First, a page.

◾ The Sanisub 400 submersible pump, for cellars or sumps.
To help you distinguish between our various cellar pumps, here is a more detailed overview :
The Sanipuddle "mop pump": for close-to-total water drainage
Called a "mop pump", the Sanipuddle only leaves a one-millimeter puddle of water behind, which is easily swept with a mop: a true clear-water vacuum cleaner (1 mm granulometry). Operational right out of the box, the submersible Sanipuddle pump has a throughput capability of 18 ft3/hour. It is portable (only 2.2 pounds) and comes equipped with a 32-foot power cable with an electrical plug for an extended range of action. The Sanipuddle is also equipped with a non-return valve and a DN25-output hose connection. The Sanipuddle pump is also straightforward and perfectly suited for emergency drainage. Thanks to its 3-foot delivery height, it can empty most cellars, laundries, swimming pools, and garages.
The ready-to-use Sanisub steel pump kit to react to an emergency
SFA designed the Sanisub Steel emergency kit: a complete, portable, and ready-to-use kit that encompasses everything. The pump, made of stainless steel, comes in a basket with 8x8 perforations that protect it from floating foreign matter. Due to its molded hooks, this basket simplifies storage and ensures the perfect stability of the pump when used. It can also be easily taken off the basket and used out of it. In addition, the quick coupling associated with the drainage hose (49 feet long) adapts to all configurations, and the adjustable floater turns it on automatically. Also, a cannula prevents twisting, thus preventing any squeezing of the hose. Finally, the power cable with an electrical plug is 32 feet long.
Light and robust, the Sanisub Steel 50A pump that comes with the kit can drain wastewater (10 mm grain size) at a throughput speed of 29 ft3 per hour with a delivery height of up to 22 feet. Weighing 28 pounds and displaying an IP 68 protection index, the Sanisub Steel emergency kit has optimal engine cooling and stands water at temperatures of up to 167 °F for a short period. It is intended for domestic, industrial, or agricultural use (cellar, garage, rainwater tank pumping).
The versatile and ultra-resistant Sanisub ZPK pump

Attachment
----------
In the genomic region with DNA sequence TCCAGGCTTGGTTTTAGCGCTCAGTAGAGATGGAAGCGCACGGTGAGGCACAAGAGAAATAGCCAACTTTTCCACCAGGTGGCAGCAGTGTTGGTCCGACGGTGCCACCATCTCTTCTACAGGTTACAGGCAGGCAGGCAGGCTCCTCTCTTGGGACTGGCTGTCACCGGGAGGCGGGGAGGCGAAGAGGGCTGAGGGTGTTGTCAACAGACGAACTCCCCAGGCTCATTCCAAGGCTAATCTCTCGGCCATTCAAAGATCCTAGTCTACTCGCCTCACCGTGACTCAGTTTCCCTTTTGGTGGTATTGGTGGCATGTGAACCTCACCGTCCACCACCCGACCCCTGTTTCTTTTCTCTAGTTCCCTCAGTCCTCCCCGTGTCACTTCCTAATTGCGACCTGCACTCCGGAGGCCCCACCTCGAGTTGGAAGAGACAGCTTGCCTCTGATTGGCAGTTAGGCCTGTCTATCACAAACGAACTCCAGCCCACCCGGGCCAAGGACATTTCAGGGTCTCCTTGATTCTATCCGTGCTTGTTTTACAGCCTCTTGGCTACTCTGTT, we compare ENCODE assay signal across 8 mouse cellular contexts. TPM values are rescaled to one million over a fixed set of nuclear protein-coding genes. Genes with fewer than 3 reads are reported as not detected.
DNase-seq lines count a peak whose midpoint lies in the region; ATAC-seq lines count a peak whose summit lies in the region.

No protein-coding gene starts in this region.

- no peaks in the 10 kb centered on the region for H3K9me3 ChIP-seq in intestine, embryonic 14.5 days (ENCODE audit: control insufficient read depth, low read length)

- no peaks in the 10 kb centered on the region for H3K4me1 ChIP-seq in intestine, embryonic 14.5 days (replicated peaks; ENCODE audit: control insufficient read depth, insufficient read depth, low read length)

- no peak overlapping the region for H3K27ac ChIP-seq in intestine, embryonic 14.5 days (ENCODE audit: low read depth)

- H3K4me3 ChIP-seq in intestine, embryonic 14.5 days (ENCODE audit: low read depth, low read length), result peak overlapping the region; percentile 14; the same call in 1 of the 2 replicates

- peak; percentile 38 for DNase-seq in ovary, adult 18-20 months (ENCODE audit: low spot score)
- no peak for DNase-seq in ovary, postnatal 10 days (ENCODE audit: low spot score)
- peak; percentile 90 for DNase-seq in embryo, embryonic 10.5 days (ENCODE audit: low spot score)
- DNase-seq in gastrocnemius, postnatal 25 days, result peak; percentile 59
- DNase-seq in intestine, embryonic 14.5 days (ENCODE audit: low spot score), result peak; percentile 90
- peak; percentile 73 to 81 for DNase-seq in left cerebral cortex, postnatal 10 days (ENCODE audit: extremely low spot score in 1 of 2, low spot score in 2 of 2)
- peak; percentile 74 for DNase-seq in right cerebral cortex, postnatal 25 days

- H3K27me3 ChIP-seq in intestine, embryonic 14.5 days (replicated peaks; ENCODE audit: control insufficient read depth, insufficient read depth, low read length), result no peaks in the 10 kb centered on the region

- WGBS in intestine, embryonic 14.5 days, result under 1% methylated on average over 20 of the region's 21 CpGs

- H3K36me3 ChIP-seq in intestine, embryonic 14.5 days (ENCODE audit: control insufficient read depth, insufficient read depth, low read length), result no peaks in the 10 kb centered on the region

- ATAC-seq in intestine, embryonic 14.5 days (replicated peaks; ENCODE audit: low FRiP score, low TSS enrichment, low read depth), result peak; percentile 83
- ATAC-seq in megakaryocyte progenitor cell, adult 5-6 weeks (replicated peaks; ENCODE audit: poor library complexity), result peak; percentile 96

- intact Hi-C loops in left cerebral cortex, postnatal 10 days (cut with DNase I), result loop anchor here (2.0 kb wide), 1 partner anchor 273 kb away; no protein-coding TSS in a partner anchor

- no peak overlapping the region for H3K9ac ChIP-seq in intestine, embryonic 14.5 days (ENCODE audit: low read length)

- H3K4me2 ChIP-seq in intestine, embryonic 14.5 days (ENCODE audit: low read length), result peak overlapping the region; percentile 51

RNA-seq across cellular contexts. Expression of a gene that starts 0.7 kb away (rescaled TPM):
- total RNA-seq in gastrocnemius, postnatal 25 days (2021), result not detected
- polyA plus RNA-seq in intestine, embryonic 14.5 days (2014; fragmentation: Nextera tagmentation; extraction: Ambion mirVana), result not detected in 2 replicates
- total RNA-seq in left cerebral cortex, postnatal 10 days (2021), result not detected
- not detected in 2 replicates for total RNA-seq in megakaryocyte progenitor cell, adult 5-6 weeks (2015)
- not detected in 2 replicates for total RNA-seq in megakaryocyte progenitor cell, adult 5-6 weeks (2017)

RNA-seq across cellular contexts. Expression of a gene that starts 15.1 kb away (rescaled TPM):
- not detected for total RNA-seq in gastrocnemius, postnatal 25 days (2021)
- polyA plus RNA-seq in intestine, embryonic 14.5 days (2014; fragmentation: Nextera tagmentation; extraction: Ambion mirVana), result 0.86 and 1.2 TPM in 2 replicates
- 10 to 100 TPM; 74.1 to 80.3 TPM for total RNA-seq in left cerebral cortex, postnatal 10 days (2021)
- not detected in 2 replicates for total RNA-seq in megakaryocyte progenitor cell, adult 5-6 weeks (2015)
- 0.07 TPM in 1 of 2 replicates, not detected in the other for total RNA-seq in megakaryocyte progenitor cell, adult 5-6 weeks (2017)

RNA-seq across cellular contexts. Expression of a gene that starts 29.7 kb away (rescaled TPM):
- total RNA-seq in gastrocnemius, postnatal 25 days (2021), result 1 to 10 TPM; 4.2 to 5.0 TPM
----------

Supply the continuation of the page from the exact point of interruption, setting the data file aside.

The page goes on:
Submersible and portable, the Sanisub ZPK pump is both lightweight and ultra-resistant to shocks and corrosion thanks to its high-quality polypropylene structure. Available in 2 models (30A and 40A) - respectively 300 W and 850 W - the Sanisub ZPK provides pumping up to 24 or 32 feet high and an auto-start feature thanks to its floater (standard).
Reliable and safe as well, as Sanisub ZPK is doubly equipped with a mechanical seal and joint. This device withstands clear and gray water, with a granulometry of 10 mm for the ZPK 30 A and 30 mm for the ZPK 40A, and stands temperatures up to 194°F over a short period. This solution that SFA has got in store for you is ideal for most emergency clear water drainage. It helps with flooding issues in cellars, garages, and rainwater tanks. It is also used for pumping domestic gray water (without human fecal matter) such as showers, washing machines, sinks, etc.
Also, check out the Sanisub ZPK 40 AV: it incorporates the performance of the Sanisub ZPK 40 A in a more compact format thanks to its vertical floater. You can therefore set it up in a 30 cm by 30 cm tank.
The Sanisub S ZPK pump for extreme situations
SFA has worked on a version of the Sanisub ZPK pump that is suitable for pumping salt-laden water (with a maximum salt content of 15%) or corrosive water from water softening systems, for example, or condensate-containing water. Thus the Sanisub S ZPK sewage pump was born. It is portable and equipped with a mechanical seal made of high-quality silicon carbide, a casing, and a crankcase in stainless steel too. You should also note that the Sanisub S ZPK and its two 30A and 40A versions (10 and 14 pounds) can drain brine water. It is a pump for softened corrosive and saline water (salt content of max. 15%). It has got a floater that turns the device on automatically.
The Sanisub 400 pump: the "plug-and-play" device for greater water depths
Fitted with a non-return valve and a cooling shroud, the polyethylene Sanisub 400 pump has an immersion capacity of up to 24 feet to drain water with a grain size of up to 10 mm. It is compact, portable, and light (9 pounds) and is intended for the draining of cellars, sumps, wells, and living rooms. As soon as it is plugged in (32-foot connection cable with plug), it starts up on its own and switches off automatically due to its integrated trigger arm.